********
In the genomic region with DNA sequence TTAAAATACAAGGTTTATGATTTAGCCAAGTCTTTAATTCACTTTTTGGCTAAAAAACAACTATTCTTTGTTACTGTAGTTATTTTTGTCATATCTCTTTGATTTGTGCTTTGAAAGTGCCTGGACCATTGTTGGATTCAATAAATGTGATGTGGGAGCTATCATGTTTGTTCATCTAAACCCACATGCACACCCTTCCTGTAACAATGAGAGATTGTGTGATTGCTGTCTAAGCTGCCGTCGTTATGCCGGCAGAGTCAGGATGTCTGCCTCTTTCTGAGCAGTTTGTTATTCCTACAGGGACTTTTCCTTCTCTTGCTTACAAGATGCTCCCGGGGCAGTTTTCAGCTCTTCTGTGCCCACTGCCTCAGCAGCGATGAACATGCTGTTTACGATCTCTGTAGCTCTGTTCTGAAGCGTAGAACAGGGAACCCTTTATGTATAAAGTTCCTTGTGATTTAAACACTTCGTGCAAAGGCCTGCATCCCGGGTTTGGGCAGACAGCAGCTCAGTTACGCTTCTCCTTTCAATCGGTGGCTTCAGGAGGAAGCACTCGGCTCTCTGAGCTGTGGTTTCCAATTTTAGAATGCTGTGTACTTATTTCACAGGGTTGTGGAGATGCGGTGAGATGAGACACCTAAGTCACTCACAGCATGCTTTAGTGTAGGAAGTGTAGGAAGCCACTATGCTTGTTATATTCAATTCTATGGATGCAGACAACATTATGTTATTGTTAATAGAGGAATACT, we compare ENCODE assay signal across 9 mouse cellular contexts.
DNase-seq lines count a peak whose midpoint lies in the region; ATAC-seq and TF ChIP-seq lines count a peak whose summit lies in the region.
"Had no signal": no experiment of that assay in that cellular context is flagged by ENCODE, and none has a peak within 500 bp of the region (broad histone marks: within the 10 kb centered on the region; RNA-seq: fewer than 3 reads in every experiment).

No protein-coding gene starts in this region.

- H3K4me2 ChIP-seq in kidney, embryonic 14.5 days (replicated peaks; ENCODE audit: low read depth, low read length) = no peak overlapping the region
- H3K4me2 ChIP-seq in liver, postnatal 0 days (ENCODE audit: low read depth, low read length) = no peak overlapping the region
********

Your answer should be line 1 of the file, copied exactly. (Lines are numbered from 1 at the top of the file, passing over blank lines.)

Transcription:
In the genomic region with DNA sequence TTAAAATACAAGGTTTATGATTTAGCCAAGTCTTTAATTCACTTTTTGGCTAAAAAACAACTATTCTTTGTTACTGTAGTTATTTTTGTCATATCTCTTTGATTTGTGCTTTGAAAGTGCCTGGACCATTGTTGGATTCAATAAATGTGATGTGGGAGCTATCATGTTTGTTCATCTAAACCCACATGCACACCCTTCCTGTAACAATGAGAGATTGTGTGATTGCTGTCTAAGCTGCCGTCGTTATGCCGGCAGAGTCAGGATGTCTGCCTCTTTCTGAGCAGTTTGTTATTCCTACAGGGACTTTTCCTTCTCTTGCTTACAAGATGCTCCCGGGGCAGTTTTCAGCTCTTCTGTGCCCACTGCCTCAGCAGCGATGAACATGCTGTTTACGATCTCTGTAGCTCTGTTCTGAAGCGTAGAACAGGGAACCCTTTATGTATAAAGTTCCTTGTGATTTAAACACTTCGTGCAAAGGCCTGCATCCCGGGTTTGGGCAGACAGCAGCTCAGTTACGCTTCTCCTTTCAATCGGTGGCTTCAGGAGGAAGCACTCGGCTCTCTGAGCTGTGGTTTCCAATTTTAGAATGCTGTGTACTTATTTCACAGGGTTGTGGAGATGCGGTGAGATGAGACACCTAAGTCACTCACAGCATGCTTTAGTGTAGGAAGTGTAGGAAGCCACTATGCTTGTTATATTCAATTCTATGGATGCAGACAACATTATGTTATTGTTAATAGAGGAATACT, we compare ENCODE assay signal across 9 mouse cellular contexts.